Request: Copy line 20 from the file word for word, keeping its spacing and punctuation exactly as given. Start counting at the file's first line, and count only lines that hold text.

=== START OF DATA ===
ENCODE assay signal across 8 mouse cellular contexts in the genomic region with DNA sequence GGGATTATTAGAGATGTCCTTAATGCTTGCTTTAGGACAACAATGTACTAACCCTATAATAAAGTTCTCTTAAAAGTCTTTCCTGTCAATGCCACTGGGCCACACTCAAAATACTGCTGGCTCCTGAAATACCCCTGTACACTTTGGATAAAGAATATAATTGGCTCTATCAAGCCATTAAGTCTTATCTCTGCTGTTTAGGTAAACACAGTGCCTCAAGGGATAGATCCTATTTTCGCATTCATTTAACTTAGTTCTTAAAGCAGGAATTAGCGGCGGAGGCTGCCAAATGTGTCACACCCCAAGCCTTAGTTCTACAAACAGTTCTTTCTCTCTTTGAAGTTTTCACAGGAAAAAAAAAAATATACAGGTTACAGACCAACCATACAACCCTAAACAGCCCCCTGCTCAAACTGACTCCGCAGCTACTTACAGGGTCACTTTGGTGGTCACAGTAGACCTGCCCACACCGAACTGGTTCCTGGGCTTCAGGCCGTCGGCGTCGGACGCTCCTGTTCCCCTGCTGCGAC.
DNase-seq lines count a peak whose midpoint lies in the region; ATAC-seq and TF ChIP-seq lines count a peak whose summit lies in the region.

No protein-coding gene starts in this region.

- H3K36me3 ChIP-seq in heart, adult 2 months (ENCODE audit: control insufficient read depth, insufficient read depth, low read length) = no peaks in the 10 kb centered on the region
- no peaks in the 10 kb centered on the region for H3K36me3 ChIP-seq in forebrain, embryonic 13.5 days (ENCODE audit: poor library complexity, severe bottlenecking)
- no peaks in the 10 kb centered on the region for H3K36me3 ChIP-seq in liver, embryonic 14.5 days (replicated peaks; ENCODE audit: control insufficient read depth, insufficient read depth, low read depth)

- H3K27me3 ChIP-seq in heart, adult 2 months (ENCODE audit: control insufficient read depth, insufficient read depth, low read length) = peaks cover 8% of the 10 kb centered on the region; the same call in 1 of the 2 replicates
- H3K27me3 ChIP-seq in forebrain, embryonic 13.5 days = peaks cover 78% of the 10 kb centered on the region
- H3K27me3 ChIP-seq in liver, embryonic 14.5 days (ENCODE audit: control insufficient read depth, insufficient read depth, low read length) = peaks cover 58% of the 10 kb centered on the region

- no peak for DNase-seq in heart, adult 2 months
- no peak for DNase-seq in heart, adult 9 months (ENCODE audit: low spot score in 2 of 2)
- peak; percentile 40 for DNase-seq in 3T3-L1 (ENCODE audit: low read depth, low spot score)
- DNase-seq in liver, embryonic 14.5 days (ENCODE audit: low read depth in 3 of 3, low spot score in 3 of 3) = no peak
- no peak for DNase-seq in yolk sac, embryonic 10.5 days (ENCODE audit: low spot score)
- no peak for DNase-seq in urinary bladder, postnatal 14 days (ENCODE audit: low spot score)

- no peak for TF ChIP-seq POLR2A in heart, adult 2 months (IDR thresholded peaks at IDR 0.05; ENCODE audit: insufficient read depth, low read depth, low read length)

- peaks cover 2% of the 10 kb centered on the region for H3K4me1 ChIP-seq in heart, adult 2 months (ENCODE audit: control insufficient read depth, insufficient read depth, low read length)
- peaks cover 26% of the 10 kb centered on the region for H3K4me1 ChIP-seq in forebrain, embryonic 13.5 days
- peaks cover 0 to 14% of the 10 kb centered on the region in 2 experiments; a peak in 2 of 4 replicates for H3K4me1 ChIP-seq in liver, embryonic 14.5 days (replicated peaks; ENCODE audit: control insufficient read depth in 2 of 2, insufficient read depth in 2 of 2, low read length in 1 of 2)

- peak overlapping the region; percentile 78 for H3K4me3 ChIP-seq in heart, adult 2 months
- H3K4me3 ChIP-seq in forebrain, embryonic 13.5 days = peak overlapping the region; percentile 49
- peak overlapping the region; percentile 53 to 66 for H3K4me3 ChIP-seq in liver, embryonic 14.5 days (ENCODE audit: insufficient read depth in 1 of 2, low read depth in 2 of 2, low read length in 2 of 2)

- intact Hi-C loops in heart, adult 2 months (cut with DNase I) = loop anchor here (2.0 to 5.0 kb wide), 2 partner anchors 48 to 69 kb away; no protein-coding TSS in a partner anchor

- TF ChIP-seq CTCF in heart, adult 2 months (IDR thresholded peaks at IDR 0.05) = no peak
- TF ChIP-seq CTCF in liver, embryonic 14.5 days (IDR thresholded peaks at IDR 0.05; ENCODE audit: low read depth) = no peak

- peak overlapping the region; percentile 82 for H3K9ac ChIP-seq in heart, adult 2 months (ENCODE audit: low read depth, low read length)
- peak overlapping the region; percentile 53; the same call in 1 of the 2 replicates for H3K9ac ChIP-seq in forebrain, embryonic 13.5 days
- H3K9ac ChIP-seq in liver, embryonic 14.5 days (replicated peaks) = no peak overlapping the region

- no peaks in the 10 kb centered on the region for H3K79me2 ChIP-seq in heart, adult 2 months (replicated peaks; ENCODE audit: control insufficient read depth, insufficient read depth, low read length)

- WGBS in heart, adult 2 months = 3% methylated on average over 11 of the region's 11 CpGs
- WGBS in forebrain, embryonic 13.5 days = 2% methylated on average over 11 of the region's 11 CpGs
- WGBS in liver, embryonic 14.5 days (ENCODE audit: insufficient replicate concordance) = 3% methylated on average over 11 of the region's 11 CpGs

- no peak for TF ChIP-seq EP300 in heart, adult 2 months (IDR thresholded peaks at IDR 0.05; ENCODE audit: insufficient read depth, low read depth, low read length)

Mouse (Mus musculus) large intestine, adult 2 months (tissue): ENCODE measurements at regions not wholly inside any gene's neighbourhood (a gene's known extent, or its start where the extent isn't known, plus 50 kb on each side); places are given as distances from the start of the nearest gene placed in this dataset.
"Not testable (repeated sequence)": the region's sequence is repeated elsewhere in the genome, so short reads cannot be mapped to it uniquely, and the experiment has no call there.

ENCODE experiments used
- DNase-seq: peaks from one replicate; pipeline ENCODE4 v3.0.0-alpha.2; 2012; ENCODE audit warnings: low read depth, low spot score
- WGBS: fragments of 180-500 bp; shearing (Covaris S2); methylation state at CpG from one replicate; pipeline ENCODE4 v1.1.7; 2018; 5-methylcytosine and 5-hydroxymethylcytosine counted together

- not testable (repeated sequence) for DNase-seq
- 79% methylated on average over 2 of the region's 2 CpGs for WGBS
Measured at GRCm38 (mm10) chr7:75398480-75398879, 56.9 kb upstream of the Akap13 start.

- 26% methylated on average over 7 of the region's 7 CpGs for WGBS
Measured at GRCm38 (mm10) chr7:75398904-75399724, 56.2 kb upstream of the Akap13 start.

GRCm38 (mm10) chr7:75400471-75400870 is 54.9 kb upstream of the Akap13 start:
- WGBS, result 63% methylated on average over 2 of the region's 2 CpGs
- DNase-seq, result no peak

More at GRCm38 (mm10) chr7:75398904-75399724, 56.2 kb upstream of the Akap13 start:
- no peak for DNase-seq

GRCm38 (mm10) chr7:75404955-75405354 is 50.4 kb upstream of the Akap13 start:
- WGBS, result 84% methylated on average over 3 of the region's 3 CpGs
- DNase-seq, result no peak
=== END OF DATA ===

- peak overlapping the region; percentile 78 for H3K4me3 ChIP-seq in heart, adult 2 months